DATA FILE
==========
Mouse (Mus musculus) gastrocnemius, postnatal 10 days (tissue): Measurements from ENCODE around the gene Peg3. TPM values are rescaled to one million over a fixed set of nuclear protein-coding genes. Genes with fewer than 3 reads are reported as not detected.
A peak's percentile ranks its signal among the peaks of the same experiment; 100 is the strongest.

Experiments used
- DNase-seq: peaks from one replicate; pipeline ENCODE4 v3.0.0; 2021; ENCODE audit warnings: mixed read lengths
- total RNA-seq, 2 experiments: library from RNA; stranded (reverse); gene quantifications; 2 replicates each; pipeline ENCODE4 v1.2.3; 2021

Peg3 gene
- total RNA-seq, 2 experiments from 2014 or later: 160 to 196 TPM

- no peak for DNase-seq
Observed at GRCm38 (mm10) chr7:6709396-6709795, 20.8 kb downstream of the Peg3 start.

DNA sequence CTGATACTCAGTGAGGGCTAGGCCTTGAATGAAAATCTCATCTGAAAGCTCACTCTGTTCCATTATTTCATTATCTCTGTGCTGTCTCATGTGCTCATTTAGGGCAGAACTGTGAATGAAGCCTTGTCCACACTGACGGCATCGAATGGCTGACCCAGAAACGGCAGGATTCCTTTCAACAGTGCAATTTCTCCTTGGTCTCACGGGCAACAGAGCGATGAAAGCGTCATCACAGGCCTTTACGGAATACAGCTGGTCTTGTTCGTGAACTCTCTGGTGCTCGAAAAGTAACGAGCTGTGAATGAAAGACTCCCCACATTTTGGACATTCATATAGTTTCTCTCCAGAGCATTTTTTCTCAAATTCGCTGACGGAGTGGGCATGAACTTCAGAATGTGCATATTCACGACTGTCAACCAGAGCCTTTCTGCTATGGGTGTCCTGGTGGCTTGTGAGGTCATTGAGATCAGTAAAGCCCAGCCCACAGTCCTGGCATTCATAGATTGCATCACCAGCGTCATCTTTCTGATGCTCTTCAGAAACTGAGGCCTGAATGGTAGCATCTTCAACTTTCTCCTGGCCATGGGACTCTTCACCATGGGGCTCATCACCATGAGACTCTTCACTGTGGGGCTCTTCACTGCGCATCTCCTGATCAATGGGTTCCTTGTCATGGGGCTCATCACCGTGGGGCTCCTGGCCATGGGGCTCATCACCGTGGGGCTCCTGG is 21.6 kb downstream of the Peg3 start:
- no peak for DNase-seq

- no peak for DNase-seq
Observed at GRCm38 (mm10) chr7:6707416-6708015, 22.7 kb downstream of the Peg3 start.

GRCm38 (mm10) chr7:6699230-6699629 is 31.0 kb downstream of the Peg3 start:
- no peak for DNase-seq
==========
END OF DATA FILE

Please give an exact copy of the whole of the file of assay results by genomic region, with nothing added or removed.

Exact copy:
Mouse (Mus musculus) gastrocnemius, postnatal 10 days (tissue): Measurements from ENCODE around the gene Peg3. TPM values are rescaled to one million over a fixed set of nuclear protein-coding genes. Genes with fewer than 3 reads are reported as not detected.
A peak's percentile ranks its signal among the peaks of the same experiment; 100 is the strongest.

Experiments used
- DNase-seq: peaks from one replicate; pipeline ENCODE4 v3.0.0; 2021; ENCODE audit warnings: mixed read lengths
- total RNA-seq, 2 experiments: library from RNA; stranded (reverse); gene quantifications; 2 replicates each; pipeline ENCODE4 v1.2.3; 2021

Peg3 gene
- total RNA-seq, 2 experiments from 2014 or later: 160 to 196 TPM

- no peak for DNase-seq
Observed at GRCm38 (mm10) chr7:6709396-6709795, 20.8 kb downstream of the Peg3 start.

DNA sequence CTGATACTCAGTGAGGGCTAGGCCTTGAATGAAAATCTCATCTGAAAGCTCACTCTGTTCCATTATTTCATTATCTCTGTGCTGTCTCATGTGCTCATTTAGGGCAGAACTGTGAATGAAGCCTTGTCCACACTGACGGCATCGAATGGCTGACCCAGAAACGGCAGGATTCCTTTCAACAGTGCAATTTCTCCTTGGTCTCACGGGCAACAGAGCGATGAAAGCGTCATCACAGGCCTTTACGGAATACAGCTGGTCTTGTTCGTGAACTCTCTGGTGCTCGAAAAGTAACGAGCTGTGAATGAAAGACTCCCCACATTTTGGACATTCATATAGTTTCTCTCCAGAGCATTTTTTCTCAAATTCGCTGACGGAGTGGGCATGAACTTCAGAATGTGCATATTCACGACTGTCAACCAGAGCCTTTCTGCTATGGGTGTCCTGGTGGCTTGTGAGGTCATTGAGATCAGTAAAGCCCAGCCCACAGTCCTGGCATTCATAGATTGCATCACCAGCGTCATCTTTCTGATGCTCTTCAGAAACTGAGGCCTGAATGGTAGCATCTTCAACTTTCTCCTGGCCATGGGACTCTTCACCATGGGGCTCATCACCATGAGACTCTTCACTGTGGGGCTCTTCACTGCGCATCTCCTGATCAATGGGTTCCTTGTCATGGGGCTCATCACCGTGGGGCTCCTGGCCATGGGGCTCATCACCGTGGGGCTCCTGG is 21.6 kb downstream of the Peg3 start:
- no peak for DNase-seq

- no peak for DNase-seq
Observed at GRCm38 (mm10) chr7:6707416-6708015, 22.7 kb downstream of the Peg3 start.

GRCm38 (mm10) chr7:6699230-6699629 is 31.0 kb downstream of the Peg3 start:
- no peak for DNase-seq